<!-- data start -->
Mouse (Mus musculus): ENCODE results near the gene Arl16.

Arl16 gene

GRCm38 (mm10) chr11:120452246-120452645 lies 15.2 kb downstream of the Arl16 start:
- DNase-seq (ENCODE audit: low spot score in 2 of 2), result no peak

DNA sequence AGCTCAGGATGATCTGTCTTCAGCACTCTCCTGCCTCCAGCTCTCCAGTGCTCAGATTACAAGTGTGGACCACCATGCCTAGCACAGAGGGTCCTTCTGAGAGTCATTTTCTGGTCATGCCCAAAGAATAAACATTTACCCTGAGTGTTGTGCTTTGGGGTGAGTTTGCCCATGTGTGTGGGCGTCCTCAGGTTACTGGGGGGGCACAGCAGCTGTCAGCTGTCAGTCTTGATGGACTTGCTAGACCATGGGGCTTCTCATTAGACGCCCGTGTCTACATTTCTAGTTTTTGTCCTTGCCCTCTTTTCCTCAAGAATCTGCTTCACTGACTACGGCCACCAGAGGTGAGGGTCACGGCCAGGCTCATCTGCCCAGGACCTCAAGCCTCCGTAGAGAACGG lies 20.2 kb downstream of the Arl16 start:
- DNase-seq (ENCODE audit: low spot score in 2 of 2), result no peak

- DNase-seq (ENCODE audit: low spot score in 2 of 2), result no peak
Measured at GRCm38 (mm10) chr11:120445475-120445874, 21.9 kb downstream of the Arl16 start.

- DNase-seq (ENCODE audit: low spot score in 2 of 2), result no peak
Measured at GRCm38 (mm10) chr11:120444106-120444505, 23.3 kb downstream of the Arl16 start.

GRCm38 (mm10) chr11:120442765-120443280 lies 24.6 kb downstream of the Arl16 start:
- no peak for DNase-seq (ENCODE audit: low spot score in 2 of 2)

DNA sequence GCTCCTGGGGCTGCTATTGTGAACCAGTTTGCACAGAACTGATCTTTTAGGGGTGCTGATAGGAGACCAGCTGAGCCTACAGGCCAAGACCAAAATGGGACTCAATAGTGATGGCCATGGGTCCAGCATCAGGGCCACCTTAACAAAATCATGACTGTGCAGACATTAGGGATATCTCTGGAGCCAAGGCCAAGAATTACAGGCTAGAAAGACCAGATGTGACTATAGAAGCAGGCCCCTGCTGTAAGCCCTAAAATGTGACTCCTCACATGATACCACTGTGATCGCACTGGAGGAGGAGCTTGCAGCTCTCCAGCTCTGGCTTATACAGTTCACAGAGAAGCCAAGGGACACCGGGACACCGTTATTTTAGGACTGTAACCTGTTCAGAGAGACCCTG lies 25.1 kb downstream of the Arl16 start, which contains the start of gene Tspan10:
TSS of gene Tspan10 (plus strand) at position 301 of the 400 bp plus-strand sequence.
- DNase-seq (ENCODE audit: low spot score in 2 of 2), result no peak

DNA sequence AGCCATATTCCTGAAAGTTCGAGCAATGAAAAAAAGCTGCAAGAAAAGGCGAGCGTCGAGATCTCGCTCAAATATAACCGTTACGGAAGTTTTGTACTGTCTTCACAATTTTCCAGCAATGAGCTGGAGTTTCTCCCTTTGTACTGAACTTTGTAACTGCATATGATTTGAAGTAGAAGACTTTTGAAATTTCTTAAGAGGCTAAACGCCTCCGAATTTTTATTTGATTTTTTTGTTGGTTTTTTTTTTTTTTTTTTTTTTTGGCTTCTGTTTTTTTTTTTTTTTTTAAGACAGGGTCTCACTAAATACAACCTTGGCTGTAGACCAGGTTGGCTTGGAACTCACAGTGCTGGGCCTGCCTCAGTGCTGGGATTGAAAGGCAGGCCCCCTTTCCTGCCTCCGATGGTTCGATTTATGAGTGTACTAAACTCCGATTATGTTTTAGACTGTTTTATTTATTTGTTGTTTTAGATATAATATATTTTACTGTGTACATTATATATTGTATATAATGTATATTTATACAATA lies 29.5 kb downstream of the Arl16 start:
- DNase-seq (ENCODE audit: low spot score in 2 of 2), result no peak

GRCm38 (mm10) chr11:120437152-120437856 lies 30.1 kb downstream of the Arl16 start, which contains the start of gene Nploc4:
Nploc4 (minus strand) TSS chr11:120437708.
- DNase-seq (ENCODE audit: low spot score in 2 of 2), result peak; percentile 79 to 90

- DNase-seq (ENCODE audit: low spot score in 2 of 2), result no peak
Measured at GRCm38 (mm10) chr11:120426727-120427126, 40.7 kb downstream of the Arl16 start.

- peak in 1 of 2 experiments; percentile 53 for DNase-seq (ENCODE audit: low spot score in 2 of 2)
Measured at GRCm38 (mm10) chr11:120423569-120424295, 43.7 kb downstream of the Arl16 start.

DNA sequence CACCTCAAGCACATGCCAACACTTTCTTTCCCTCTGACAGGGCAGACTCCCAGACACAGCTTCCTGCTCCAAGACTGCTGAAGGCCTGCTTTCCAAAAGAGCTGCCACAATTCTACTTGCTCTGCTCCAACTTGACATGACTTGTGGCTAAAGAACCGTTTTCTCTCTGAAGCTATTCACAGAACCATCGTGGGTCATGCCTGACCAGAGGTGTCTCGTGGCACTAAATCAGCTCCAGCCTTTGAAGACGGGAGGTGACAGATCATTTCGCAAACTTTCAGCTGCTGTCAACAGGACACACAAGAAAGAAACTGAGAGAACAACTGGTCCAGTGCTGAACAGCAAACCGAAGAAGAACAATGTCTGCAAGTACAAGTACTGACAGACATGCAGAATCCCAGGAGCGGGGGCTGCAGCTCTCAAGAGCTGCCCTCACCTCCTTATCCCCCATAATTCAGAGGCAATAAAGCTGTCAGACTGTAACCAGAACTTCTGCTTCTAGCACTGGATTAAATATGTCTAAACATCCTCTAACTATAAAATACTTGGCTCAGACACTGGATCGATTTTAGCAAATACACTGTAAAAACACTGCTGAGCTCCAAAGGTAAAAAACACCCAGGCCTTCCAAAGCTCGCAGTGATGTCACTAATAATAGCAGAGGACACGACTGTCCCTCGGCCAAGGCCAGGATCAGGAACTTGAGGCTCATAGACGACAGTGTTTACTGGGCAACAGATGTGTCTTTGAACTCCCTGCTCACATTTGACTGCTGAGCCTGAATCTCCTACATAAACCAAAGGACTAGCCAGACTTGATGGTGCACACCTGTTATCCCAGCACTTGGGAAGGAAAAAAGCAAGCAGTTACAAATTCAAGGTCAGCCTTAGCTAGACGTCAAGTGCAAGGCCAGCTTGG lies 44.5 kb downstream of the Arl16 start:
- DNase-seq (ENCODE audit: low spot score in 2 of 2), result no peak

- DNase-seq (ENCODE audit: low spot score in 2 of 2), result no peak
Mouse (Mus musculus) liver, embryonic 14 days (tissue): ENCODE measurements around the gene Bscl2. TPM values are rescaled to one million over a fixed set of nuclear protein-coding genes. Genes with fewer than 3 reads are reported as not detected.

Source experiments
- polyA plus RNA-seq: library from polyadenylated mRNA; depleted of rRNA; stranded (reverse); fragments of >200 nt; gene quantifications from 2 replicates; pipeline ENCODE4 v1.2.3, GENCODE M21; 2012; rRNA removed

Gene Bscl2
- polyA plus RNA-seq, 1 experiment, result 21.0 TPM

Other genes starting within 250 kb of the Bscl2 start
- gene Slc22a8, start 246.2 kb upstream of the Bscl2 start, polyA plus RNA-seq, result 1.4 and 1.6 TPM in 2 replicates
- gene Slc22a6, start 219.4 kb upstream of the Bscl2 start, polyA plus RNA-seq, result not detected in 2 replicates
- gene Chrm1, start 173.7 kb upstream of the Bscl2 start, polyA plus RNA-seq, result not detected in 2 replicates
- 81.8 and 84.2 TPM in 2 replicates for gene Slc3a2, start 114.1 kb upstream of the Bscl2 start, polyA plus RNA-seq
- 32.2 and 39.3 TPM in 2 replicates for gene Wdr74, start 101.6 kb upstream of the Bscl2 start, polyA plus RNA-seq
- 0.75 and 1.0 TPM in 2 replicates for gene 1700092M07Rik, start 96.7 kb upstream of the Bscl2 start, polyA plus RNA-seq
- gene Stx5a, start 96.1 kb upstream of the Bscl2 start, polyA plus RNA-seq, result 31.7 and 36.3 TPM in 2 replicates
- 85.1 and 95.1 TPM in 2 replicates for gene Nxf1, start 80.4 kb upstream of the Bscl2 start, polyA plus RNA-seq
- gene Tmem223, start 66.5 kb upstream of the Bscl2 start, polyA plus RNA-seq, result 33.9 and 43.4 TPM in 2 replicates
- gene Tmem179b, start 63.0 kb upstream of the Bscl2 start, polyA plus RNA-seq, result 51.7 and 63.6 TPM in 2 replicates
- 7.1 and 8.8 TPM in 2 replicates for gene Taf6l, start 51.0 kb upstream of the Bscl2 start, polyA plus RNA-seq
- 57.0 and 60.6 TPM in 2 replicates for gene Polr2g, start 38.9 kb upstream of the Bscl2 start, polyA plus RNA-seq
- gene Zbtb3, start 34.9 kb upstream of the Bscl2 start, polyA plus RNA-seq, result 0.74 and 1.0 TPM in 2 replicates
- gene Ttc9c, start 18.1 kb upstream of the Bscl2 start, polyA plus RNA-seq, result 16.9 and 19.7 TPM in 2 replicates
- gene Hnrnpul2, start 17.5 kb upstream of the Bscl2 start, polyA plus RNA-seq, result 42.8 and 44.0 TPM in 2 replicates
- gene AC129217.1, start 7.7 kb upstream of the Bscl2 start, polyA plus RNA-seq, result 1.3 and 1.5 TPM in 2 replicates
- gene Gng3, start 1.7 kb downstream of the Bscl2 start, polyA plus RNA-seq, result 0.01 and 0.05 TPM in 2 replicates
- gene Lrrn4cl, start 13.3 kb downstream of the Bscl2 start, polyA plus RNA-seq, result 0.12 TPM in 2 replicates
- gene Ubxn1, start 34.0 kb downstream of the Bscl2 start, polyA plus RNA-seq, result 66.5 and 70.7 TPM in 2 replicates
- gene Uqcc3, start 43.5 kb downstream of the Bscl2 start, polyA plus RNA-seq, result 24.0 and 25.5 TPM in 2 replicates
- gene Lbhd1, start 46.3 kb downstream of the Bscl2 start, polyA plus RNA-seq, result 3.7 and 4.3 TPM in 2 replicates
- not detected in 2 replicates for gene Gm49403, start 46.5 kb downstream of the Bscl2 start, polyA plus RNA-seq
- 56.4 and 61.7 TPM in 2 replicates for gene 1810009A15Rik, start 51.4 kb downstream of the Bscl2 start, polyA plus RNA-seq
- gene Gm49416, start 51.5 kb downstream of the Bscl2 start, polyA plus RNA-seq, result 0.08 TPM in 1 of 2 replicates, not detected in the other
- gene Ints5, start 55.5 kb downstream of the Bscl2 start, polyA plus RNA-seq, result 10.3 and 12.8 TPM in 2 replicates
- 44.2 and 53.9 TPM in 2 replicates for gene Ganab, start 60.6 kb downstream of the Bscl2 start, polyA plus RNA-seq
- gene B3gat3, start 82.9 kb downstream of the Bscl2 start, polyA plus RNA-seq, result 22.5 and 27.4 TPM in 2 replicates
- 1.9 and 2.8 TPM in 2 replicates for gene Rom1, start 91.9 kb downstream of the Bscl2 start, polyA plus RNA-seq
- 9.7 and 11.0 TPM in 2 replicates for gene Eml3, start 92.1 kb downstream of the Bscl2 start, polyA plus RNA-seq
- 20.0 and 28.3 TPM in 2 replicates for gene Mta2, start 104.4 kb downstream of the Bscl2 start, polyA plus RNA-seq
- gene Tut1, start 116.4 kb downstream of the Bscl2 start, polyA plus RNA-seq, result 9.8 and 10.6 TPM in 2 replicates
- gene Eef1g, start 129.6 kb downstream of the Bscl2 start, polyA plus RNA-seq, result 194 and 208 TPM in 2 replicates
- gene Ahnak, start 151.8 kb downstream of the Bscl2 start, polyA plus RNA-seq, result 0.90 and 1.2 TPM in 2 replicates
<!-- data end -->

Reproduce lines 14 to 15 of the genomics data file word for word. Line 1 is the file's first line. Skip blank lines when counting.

TSS of gene Tspan10 (plus strand) at position 301 of the 400 bp plus-strand sequence.
- DNase-seq (ENCODE audit: low spot score in 2 of 2), result no peak